Quelccaya Ice Cap in the southeastern Peruvian Andes (~13-14° S latitude) is an icon for climate change. Its rapidly receding outlet, Qori Kalis Glacier, has been monitored since the 1970's. Cores from Quelccaya Ice Cap provide high-resolution information about temperature and precipitation during the past 1,500 years. We extend the understanding of past changes in Quelccaya Ice Cap based on mapping and dating of glacial moraines and associated deposits. Our results include fifty 10Be ages of moraines and bedrock as well as twenty-nine 14C ages of organic material associated with moraines. These results form the basis of a chronology of changes in Quelccaya Ice Cap from ~16,000 yr BP to late Holocene time. Results from 10Be and 14C dating indicate that Quelccaya Ice Cap experienced a significant advance at 12,700-11,400 yr BP. Subsequent to this advance, the ice margin deposited at least three recessional moraine sets. Quelccaya Ice Cap receded to near its present-day margin by ~10,000 yr BP. Neoglacial advances began by ~3,000 yr BP and culminated with a maximum advance during the Little Ice Age. This chronology fits well with prior work which indicates a restricted Quelccaya Ice Cap during middle Holocene time. Moreover, the overlap between moraine and ice core data for the last 1,500 years provides a unique opportunity to assess the influences of temperature and precipitation on past ice cap extents.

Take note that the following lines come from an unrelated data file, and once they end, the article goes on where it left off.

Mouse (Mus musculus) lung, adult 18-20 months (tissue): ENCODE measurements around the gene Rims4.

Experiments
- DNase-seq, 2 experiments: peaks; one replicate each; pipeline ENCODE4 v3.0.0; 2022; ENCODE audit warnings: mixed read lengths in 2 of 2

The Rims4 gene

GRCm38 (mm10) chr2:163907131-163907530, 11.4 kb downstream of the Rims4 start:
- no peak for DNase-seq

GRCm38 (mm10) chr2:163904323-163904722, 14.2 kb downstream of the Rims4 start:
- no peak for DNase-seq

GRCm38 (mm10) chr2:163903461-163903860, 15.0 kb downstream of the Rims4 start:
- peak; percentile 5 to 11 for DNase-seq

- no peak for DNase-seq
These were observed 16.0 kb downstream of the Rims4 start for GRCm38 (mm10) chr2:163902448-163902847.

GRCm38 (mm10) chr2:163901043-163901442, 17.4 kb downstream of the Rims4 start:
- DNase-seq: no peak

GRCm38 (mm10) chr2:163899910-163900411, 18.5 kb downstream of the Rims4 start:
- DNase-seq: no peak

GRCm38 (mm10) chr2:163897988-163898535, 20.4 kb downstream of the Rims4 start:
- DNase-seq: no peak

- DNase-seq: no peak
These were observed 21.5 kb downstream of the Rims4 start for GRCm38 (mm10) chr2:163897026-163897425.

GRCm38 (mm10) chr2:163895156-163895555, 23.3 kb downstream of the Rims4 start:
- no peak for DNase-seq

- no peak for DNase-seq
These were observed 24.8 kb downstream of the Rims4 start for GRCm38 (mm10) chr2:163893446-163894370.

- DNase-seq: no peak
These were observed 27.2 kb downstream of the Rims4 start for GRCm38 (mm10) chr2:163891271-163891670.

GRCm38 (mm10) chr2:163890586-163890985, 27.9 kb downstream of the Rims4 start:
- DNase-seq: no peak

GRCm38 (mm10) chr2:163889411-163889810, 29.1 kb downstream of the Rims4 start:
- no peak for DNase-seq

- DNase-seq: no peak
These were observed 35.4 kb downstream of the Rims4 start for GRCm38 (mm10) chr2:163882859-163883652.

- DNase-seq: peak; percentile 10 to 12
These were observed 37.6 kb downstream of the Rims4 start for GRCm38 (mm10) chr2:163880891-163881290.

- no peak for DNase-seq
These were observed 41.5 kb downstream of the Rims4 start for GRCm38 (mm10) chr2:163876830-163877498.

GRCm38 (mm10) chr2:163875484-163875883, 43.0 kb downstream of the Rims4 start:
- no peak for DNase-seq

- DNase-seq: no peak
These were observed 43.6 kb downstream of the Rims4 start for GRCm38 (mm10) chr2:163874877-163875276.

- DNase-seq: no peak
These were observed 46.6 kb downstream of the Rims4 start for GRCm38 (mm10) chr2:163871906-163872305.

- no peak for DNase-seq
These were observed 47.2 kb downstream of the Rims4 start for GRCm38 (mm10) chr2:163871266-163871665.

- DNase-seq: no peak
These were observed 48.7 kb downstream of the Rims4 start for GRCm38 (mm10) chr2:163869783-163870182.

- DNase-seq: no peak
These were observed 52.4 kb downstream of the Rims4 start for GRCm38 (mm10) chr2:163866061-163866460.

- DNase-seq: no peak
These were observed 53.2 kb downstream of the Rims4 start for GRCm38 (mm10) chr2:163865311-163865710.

AGU Fall Meeting Abstracts
- Pub Date:
- December 2008
- 0720 Glaciers;
- 1105 Quaternary geochronology;
- 1150 Cosmogenic-nuclide exposure dating (4918);
- 4918 Cosmogenic isotopes (1150)